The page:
2. Free consent to treatment or care after comprehensive briefing

No treatment may be given without the free and informed consent of a patient capable of sound judgement, whether adult or minor. Patients have the right to refuse care, to interrupt treatment or to leave a health-care facility if they so wish.

The practical situation

Healthcare professionals must give patients information so they can give their free consent to undergoing treatment. Patients must be provided with sufficient information in a suitable manner. Even after this, patients capable of judgement are still entitled to change their mind and withdraw their consent at any time. They may refuse treatment, discontinue it or leave a care facility at any time. In this case the healthcare professional will inform them about any risks associated with their decision and will normally ask them for written confirmation. The risk associated with refusing treatment is then borne by the patients.

Treatment without consent

It is forbidden to give treatment without the patient’s consent. Only in exceptional cases and under very strict conditions can individuals who have been committed involuntarily to a care facility or patients who are incapable of judgement or who are being treated in psychiatric hospitals be forced to undergo treatment.
In addition, measures of restraint can be imposed if patients’ behaviour seriously threatens their own health and safety or to the health and safety of others (for example during violent outbursts) and all other measures have been unsuccessful.
Other legal provisions can also restrict personal freedom. Under the Epidemics Act, for example, individuals suffering from certain transmissible diseases can be hospitalised.

What is “capable of judgement”?

Someone is capable of judgement if they can assess situations correctly and make appropriate decisions. An individual’s capacity for judgement must be assessed in terms of the specific situation and issue. This means it needs to be reassessed each time a decision has to be made. Every person is considered to be capable of judgement, with the exception of small children and individuals who have lost their capacity as a result of mental deficits, psychiatric disorders, inebriation or similar reasons. Conversely, psychiatric disorders, advanced age, guardianship or being a minor do not automatically mean someone is incapable of judgement. As already mentioned, capacity for judgement must be assessed on a case by case basis.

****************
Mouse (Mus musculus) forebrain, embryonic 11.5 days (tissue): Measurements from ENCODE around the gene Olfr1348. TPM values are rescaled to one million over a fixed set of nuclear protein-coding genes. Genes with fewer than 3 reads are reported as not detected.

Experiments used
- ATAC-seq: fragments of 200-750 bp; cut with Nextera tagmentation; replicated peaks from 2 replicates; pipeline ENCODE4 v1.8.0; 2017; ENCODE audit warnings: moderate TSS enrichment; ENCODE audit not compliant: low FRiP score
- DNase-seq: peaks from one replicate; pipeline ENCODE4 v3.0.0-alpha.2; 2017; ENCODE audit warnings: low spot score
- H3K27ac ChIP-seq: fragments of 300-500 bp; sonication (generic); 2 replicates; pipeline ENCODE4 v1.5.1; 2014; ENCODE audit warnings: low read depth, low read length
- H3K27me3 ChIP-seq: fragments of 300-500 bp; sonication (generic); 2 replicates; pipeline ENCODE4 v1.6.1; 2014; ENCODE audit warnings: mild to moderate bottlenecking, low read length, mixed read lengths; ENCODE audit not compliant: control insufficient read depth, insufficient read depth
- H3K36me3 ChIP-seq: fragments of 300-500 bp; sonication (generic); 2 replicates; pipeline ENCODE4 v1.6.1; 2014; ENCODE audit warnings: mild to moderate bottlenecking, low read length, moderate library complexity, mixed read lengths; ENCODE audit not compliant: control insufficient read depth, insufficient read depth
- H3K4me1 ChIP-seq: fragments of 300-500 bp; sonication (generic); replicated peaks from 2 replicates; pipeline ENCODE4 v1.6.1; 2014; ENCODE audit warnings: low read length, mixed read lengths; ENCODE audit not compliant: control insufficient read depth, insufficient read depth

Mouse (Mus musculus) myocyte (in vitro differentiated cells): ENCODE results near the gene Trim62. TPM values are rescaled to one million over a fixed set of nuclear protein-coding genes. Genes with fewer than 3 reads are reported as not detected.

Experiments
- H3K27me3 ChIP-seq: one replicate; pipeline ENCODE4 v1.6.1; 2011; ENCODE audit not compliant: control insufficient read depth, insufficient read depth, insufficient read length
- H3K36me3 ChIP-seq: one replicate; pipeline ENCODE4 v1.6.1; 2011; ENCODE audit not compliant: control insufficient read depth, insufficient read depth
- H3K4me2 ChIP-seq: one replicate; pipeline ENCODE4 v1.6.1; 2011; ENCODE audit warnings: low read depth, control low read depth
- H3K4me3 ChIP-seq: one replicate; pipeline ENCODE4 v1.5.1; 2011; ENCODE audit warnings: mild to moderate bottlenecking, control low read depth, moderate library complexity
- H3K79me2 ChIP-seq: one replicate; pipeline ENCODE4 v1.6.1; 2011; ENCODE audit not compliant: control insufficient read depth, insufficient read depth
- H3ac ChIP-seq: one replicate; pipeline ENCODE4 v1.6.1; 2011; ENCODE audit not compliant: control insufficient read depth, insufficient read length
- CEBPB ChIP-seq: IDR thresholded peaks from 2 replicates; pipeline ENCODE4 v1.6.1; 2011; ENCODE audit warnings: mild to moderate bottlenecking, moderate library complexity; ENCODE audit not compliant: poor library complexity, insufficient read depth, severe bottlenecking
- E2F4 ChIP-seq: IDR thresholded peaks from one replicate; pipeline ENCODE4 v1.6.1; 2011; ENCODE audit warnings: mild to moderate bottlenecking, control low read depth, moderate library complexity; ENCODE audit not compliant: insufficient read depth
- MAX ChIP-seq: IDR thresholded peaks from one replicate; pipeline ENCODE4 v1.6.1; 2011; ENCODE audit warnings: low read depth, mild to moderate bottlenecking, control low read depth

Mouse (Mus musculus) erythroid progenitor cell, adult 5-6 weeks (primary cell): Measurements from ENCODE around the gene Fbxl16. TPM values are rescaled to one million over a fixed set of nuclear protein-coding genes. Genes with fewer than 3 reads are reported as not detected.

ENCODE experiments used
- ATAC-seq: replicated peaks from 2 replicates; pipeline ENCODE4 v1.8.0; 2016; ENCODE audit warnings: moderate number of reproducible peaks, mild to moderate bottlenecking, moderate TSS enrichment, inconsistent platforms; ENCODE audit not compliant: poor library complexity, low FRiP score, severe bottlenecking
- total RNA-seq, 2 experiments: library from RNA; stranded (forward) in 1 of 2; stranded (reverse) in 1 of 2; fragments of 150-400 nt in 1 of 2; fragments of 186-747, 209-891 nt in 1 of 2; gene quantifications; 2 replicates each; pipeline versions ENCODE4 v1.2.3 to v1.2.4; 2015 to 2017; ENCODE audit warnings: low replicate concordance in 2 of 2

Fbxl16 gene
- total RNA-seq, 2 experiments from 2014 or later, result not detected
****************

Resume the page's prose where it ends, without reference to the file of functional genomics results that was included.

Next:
Must healthcare professionals obtain consent for all interventions?

Basically yes, but the form this consent takes can vary. If the intervention is a non-invasive or routine medical procedure such as taking blood or measuring blood pressure, it can be assumed that you implicitly consent. If not, the healthcare professional must ask you clearly and distinctly whether you consent to the proposed treatment.

What happens if I am not capable of consenting?

Before treatment is given, the healthcare professional must try to determine your presumed will. They will find out whether you have a living will and/or whether you – or the competent authority – have designated someone to represent you. If this is not the case, your relatives are authorised to decide for you. Healthcare professionals are released from their professional obligation of secrecy towards them to the extent necessary. You will be involved as far as possible in the treatment plan that the doctor draws up for you in consultation with your representative or relatives. In an emergency, and if you have no one to represent you, healthcare professionals will act to the best of their knowledge and in good faith in your interest, taking your assumed will into account. Special regulations apply to people committed involuntarily because of psychiatric disorders.

Who are my relatives?

Relatives are your spouse or registered partner (provided they live in the same household as you or provide you with personal assistance); then come people who live in the same household as you, your children, your father, your mother and finally your siblings (as long as they provide you with personal assistance). Relatives are authorised to consent to or refuse medical measures if you have not designated a representative in a living will or power of attorney, or if you are not being represented by a counsel appointed by the competent authority.

Last modification 18.07.2019

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